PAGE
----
After more than seven decades, the Filipino soldiers who fought alongside the Americans during World War II were formally recognized on October 25, 2017 at a ceremony held at the U.S. Capitol. A collective Congressional Gold Medal of Honor was presented by U.S. legislators and leaders to Filipino World War II veterans and their next of kin. Considering their advanced age, very few of the Filipino veterans are around to receive the presentation. Instead, approximately 600 veterans’ families, supporters and advocates arrived and witnessed the ceremony presenting the Congressional Gold Medal of Honor.
The “Filipino Veterans of World War II Congressional Gold Medal Act of 2015” (H.R.2737/S.B.1555) was passed into law after staunch veterans leaders push for the veterans recognition. Led by Ret.Maj. Gen. Antonio “ Tony” Taguba, the Filipino Veterans Recognition and Education Project (FilVetRep) a non profit organization, successfully advocated for the passage of a bill that will award a Congressional Gold Medal to the Filipino Veterans of World War II, in recognition of their dedicated service during World War II. Maj. Gen. Taguba established the FilVetRep with grassroots organization nationwide to raise awareness of the contributions and sacrifices of our Filipino World War II Veterans.
The bill was initially introduced in both chambers of the U.S. Congress on June 11, 2015 where the lead sponsors were Representative Tulsi Gubbard and Senator Mazie Hirono both from the State of Hawaii. The Senate Bill 1555 was first approved on July 13, 2016 and the House bill was approved on November 30, 2016, by voice vote of majority of the members of the House of Representatives. With the approval of both houses, the bill was signed into law by former President Obama on December 14, 2016.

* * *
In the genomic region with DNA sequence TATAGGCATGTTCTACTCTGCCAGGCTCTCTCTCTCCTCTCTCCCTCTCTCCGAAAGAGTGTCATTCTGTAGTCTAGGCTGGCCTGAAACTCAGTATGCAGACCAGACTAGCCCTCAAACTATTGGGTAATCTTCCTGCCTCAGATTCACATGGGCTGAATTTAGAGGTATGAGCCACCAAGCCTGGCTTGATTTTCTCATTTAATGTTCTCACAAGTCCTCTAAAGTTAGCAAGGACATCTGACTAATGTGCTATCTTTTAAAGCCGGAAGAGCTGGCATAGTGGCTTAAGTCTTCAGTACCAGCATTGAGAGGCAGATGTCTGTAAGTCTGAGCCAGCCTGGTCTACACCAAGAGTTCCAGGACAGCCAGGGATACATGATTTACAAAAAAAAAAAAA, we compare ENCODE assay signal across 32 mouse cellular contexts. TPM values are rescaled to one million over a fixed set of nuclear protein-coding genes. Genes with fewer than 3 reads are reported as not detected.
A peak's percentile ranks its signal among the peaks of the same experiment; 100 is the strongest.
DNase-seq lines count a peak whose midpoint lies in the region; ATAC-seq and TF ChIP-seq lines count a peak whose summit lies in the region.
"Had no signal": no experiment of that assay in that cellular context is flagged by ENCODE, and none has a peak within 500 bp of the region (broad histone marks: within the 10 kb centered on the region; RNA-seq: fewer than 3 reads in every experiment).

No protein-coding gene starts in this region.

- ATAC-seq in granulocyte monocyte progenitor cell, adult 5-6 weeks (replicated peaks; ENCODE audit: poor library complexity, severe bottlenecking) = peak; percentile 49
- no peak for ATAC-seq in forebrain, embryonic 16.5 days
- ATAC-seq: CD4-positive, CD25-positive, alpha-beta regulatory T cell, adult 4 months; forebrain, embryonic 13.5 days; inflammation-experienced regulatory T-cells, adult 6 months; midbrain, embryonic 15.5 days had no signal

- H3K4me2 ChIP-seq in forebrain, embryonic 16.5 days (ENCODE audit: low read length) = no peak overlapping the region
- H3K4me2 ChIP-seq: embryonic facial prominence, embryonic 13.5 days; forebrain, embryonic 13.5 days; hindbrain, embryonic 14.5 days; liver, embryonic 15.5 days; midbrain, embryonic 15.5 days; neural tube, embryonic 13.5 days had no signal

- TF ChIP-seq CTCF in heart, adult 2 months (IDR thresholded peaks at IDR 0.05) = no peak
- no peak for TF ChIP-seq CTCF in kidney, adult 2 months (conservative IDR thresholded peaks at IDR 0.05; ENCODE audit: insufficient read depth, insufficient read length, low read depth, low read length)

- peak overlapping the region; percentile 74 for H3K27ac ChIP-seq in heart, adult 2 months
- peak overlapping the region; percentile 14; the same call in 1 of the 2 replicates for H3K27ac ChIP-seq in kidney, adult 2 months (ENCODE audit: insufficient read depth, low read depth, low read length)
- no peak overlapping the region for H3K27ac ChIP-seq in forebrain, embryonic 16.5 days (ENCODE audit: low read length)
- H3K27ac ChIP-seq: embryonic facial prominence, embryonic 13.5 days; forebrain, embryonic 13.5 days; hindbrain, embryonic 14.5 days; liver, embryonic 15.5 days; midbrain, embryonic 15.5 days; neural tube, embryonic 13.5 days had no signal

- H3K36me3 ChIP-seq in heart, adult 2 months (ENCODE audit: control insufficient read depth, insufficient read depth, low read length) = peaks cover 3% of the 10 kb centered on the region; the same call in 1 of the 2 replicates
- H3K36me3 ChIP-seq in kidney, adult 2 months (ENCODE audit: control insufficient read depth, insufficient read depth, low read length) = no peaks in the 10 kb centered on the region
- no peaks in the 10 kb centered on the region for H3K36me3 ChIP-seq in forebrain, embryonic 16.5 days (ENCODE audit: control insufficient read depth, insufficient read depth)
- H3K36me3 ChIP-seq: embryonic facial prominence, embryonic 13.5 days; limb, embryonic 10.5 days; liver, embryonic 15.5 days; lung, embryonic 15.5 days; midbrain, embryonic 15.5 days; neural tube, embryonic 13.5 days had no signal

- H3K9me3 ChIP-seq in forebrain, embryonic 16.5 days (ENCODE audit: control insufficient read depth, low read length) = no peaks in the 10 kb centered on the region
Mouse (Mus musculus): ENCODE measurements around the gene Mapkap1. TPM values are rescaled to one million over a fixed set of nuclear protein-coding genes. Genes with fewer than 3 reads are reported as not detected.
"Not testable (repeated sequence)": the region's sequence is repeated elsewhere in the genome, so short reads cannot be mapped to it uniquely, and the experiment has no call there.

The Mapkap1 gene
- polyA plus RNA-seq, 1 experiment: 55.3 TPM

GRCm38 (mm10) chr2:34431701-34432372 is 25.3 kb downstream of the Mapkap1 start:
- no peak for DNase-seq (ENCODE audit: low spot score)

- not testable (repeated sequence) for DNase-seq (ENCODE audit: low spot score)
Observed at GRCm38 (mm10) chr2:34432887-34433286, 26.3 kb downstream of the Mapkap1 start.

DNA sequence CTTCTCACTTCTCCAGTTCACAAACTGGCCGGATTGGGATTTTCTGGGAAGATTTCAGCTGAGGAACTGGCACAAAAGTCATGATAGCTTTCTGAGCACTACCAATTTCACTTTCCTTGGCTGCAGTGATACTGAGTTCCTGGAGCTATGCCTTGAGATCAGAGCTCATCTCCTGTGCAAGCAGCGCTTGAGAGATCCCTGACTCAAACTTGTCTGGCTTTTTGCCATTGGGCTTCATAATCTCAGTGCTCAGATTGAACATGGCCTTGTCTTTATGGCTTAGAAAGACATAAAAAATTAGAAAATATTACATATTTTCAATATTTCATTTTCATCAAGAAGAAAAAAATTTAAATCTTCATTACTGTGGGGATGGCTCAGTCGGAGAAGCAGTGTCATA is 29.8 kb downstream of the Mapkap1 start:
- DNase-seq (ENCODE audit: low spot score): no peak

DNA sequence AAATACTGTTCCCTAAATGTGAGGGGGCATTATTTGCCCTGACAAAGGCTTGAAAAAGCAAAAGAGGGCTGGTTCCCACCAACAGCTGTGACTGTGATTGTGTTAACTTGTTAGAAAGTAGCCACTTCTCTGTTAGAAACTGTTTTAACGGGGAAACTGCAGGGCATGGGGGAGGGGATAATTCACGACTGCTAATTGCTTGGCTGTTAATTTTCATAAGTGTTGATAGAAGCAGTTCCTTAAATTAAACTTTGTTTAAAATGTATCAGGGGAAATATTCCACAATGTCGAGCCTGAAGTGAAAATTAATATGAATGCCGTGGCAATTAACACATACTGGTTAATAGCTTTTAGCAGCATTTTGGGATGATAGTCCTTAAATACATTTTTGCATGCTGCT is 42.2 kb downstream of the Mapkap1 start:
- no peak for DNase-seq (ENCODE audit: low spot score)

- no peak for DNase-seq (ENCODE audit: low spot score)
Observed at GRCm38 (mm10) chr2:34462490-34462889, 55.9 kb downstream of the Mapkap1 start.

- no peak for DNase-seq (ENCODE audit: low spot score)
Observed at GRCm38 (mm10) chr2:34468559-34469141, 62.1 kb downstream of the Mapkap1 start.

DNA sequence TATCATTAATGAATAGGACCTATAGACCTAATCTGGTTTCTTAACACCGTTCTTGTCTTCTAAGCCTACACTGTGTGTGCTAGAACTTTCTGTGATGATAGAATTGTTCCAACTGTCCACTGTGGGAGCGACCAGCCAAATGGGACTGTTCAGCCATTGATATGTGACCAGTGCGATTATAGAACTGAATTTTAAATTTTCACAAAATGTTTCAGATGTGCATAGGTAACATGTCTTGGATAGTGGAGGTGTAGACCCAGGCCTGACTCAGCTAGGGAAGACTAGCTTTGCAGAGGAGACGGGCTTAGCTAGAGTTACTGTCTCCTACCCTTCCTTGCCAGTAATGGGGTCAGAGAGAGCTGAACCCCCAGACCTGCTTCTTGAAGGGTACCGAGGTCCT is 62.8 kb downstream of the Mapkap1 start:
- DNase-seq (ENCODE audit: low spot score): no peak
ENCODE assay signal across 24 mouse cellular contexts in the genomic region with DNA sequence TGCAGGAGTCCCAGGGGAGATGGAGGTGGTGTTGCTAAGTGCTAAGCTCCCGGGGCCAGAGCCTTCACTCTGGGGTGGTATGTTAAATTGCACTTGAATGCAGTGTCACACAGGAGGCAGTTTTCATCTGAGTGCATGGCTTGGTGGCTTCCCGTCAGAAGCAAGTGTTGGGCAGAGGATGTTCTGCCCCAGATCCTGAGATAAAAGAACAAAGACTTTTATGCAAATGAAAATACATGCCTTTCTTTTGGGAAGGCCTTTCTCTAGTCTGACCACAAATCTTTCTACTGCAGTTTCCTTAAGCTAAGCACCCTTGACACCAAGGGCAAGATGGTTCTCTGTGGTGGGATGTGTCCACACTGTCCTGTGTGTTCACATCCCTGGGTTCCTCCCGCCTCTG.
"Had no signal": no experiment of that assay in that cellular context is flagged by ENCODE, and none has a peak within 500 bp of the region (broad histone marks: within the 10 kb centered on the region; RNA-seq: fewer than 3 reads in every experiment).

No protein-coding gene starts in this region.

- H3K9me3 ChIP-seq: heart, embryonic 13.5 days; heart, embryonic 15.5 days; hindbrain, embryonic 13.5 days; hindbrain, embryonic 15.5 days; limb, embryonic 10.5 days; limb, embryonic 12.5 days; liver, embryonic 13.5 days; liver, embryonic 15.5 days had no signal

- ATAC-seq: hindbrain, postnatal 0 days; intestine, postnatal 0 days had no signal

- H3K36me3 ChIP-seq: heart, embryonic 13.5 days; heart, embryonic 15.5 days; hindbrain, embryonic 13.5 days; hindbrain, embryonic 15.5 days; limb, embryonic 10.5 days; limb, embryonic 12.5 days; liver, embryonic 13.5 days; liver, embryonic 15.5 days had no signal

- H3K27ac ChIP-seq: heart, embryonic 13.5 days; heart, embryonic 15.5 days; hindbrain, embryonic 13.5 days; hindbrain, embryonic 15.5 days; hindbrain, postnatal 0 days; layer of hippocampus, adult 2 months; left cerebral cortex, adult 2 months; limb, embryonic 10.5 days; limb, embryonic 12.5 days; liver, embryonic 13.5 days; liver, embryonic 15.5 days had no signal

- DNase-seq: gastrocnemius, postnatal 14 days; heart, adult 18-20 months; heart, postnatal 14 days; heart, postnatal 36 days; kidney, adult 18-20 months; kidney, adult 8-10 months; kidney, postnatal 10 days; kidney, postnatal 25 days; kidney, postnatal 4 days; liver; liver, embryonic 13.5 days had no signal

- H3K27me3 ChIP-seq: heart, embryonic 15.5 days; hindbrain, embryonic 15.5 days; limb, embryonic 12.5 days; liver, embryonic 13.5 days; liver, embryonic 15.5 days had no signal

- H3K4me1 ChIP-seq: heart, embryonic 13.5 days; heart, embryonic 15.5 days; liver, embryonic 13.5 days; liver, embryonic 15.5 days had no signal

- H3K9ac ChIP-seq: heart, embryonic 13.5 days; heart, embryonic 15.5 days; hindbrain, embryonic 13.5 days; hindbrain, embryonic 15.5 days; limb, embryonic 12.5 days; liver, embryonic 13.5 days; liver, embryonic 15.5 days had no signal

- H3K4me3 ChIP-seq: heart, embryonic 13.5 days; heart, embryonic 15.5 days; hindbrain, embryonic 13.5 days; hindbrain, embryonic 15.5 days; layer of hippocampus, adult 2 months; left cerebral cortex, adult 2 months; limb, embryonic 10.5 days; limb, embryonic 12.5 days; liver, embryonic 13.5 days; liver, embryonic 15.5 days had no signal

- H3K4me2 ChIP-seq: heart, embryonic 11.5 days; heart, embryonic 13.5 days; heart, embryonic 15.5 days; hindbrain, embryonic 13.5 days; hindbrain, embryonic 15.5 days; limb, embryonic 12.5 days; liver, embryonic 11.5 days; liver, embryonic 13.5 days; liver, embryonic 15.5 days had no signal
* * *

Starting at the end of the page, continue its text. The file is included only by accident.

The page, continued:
Several U.S. legislators honored and thanked the veterans during the ceremony. Speaker Paul Ryan opened the ceremony by expressing his gratitude to the Filipino World War II veterans recognizing their bravery and that these Filipinos veterans risk their lives under the U.S. flag during the war.
Long time veterans advocate and Immigration lawyer Lourdes S. Tancinco was present during the ceremony and said that the Congressional Gold Medal is symbolic of their sacrifices and a honor to all Filipino veterans, “to receive the highest award granted to civilians by the U.S. Congress is a long deserved tribute for all their sacrifices during the war and the national appreciation bestowed to them is a commendation of the highest level specially after what they have gone through historically.”
U.S. Senate Majority Leader Mitch McConnell gave a passionate speech and said that the Congressional Gold Medal is a powerful symbol of the nation’s gratitude of the valor of the Filipino veterans. “With the gold medal we present today, we are paying tribute to a selfless sacrifice. We are remembering the indomitable spirit of the Pacific people”.
One hundred year old veteran Celestino Almeda acknowledged receipt of the gold medal on behalf of all Filipino veterans. The bipartisan legislators and the few veterans seated in the audience (with more than 500 families and advocates) rose to their feet and applauded Almeda as he mentioned his age and alluded to the veterans’ continued ‘presence.’ He chanted General Douglas MacArthur’s famous quote, “Old soldiers never die, they just fade away!”
(Atty. Lourdes Santos Tancinco, Esq is a partner at the Tancinco Law Offices, an immigration law firm based in San Francisco CA. She may be reached through her website www.tancinco.com, firstname.lastname@example.org or www.facedbook.com/tancincolaw.
For more information on the Congressional Gold Medal please visit www.filvetrep.org, www.vetsequitycenter.org or email Luisa Antonio at email@example.com)